The recent headline in a Mississippi Business Journal Editor’s Notebook
The article goes on to point out how reading and math scores for our MS students are once again near the bottom of the ranking. Also pointing out some improvement over last year’s scores. It’s an informative article, you can read it here
In the article author Ross Reily asks the question..
“Will the next governor be able to improve on this score?”
Good question, but is it a question we should be asking about our next Governor? Is it his job to improve education? What exactly is the job of a governor?
As chief executive officer of the state,
the governor is charged with presenting a balanced budget to the Mississippi Legislature for its consideration. The governor either signs into law or vetoes all bills passed by the state legislature. Additionally, the governor serves as the commander-in-chief of Mississippi’s militia. The governor appoints officials to various government positions as the law requires.
I’m sure it’s more to it than that and obviously the Governor can cause certain conditions and shape circumstances. He is definitely important to our education system. But still it will take a lot more than a governor to improve our state’s education scores.
It’s the responsibility of the state and the people of the state.
We have to want and demand improvement. It’s not something we can buy or legislate.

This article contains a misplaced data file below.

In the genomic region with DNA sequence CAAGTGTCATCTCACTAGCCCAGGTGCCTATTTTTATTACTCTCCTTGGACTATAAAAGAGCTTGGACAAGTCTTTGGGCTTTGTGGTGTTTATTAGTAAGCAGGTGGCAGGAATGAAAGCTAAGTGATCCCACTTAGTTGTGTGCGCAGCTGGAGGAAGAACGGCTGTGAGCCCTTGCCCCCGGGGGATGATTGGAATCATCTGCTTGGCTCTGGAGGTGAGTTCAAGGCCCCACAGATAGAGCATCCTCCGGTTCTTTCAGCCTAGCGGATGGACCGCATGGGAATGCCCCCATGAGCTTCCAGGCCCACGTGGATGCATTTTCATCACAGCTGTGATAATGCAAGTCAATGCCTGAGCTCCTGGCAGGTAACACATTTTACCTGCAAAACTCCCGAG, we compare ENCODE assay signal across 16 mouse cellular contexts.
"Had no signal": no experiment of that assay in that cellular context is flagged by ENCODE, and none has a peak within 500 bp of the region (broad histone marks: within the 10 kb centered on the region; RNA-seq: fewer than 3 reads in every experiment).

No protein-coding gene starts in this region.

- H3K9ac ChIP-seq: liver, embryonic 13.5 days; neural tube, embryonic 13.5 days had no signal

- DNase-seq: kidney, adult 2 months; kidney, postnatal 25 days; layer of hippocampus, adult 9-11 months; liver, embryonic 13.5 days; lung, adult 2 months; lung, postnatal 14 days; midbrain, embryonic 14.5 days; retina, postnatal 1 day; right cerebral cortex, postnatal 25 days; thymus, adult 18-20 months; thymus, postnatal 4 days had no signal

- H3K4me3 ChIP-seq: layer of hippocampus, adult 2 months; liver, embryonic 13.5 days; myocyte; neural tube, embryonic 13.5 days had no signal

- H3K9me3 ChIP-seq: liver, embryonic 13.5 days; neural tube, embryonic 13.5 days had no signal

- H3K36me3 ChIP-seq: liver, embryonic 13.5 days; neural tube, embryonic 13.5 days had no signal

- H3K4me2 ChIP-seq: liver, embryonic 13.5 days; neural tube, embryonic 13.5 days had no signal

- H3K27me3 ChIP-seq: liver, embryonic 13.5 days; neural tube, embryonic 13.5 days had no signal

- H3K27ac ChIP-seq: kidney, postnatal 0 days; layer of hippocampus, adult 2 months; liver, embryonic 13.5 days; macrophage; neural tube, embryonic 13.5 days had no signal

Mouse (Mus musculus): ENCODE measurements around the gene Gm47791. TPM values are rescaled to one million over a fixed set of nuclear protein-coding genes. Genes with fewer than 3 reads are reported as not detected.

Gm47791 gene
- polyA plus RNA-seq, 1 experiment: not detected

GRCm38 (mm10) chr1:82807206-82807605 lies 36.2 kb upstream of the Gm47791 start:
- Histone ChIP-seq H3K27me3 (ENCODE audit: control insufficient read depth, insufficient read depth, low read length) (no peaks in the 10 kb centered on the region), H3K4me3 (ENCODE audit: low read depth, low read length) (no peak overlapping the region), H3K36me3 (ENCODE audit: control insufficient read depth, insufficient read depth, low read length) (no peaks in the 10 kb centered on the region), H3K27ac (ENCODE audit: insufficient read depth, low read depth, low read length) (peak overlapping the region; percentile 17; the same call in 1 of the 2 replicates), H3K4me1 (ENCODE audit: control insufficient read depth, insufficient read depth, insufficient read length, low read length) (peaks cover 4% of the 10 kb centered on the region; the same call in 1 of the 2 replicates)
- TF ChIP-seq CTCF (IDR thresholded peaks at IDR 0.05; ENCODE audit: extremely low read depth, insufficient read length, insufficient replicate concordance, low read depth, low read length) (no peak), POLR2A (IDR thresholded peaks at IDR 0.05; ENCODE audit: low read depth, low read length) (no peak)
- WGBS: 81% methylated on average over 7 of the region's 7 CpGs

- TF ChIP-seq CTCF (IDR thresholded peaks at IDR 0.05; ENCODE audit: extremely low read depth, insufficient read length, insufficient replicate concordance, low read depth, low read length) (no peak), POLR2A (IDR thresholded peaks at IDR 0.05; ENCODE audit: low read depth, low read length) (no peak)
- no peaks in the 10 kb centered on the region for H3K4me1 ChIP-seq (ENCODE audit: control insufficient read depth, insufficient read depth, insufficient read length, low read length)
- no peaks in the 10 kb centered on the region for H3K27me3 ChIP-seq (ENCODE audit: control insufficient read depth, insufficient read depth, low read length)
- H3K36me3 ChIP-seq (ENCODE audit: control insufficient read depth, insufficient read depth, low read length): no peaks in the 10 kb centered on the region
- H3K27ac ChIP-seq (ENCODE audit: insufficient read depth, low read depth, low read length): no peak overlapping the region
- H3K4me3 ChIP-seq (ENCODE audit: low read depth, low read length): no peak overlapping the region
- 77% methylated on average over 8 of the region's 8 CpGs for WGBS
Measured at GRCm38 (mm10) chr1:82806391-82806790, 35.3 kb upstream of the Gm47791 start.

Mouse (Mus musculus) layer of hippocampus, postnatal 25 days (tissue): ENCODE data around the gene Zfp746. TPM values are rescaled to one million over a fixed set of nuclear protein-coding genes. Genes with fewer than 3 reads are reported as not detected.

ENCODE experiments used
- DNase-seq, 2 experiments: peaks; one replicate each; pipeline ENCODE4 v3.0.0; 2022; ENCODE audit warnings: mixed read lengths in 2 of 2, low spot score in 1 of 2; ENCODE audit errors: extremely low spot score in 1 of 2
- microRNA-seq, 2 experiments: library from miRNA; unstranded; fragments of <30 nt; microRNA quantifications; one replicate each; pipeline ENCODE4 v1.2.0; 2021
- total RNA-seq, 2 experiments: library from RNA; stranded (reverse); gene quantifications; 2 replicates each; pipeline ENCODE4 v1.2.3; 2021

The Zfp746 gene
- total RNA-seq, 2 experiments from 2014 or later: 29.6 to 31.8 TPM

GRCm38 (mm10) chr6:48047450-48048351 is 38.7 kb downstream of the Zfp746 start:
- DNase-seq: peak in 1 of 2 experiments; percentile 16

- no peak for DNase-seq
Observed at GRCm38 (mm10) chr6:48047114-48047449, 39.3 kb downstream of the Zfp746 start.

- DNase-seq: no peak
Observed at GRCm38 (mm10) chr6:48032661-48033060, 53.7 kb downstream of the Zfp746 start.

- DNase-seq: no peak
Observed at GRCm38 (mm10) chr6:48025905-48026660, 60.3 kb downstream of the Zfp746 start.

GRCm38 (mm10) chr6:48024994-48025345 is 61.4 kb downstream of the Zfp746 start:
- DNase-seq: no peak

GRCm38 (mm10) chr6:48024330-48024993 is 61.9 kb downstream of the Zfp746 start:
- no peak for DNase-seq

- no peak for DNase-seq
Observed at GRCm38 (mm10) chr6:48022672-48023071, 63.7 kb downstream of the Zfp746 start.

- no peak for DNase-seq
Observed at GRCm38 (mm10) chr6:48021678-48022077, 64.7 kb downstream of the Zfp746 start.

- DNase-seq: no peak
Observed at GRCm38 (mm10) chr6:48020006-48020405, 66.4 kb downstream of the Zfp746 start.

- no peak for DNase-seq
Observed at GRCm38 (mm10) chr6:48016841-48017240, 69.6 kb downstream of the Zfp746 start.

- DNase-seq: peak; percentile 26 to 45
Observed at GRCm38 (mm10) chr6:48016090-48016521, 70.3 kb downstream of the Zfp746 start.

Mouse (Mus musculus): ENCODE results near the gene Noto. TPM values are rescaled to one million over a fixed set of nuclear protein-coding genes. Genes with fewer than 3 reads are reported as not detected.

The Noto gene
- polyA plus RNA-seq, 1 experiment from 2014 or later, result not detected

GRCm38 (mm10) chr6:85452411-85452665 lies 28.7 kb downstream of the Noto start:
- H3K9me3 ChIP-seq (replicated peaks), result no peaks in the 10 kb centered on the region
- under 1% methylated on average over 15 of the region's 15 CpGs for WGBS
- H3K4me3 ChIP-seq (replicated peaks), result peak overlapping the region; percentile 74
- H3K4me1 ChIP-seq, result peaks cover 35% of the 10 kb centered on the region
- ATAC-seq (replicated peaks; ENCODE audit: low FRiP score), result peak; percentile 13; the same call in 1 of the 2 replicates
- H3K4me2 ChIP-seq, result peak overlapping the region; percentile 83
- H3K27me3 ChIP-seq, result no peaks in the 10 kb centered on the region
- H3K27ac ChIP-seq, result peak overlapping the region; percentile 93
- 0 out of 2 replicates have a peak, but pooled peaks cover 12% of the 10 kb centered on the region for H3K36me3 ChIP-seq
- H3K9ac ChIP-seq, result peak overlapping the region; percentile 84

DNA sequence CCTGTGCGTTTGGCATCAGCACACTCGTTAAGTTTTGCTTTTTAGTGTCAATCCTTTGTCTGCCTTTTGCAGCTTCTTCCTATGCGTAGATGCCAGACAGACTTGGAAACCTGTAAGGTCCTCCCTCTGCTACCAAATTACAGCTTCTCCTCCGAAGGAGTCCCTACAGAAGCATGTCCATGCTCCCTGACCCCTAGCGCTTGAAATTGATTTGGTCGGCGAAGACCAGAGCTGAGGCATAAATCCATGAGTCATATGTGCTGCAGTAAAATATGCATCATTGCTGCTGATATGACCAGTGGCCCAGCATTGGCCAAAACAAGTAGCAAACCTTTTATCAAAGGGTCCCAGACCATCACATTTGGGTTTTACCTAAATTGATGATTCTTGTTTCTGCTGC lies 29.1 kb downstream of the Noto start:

We can’t improve our test scores or our teachers by giving the teachers a one time tax break…
As Johnny Dupree suggests in his Mississippi Education Restructuring Program…
He does make a good point that we can and should “strengthen our public schools with a commitment to all stakeholders involved: students, teachers, parents and taxpayers. Only by looking at how public education impacts all of Mississippi and by involving all stakeholders in the process can we truly restructure our education system to build better public schools in Mississippi.” He’s certainly right about that.
As is Phil Bryant
When he suggests we “Spend money in the classrooms not offices”. We hold schools accountable.. With The Children’s First Act law. Under this law, school districts that fail to achieve results for two straight years have their leadership dismissed and operations taken over by the state.
Better yet Bryant’s “Modern Skills Training – the new vo-tech…
We must provide alternatives for our students who are frustrated and struggling in the classroom and close to becoming one of the 25% of students who drop-out after ninth grade. We can provide dual enrollment skills-training programs where students can learn a trade in technology or building and receive an equivalency degree.”…
Still we do need to bring our teacher pay rate up to and beyond the national average. After all we do have many above average teachers. Professionals that should be treated and paid like professionals.
My point is, we need to improve the educational opportunities for our children and young adults. We can’t do this by winning votes with promised bonus checks or tax breaks.
We can’t do it by having the state-run low performing schools either. Though used on a short-term basis it just might help.
We all have to take a part in the improvement of our education system. We can begin by knowing what our options are and voting.